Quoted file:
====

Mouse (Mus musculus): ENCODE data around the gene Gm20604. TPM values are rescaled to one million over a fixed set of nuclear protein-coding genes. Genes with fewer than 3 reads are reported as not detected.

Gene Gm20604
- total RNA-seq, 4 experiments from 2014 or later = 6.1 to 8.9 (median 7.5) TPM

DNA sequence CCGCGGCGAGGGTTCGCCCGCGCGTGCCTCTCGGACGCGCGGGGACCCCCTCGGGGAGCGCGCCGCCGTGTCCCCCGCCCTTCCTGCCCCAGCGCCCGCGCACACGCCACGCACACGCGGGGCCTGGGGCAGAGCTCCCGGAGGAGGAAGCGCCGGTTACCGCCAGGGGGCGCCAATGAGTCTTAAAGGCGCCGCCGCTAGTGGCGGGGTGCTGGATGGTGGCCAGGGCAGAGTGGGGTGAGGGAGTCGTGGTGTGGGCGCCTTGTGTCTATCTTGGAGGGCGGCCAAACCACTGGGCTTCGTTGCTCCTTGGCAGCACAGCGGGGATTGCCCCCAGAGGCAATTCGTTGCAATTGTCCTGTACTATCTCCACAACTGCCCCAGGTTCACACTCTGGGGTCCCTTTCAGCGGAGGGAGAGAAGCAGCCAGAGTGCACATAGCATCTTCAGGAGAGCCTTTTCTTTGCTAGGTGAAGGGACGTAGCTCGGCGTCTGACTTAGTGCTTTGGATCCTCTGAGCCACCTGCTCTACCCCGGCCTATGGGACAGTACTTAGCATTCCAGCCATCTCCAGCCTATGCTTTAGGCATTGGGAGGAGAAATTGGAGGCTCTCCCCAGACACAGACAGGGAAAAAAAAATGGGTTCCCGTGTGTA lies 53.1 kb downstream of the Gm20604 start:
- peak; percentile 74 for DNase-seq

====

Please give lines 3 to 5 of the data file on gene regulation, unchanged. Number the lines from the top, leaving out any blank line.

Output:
- total RNA-seq, 4 experiments from 2014 or later = 6.1 to 8.9 (median 7.5) TPM

DNA sequence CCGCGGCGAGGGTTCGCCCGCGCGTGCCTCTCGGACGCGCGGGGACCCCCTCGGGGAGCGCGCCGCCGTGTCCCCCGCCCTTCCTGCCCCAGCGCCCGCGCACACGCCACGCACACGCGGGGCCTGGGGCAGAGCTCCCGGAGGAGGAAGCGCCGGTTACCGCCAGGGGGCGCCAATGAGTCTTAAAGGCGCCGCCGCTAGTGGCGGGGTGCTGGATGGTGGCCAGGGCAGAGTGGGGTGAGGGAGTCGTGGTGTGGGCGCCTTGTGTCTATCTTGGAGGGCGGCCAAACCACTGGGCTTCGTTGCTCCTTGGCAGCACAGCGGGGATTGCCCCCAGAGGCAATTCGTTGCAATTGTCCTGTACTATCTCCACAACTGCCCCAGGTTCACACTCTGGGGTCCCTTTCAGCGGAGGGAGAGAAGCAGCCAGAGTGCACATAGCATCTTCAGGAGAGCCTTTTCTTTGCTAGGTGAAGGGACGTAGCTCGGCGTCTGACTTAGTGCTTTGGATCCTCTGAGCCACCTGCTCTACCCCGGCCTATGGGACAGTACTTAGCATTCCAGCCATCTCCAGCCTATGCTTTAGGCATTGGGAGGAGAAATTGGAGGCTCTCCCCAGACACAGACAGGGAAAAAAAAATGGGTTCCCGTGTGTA lies 53.1 kb downstream of the Gm20604 start:
- peak; percentile 74 for DNase-seq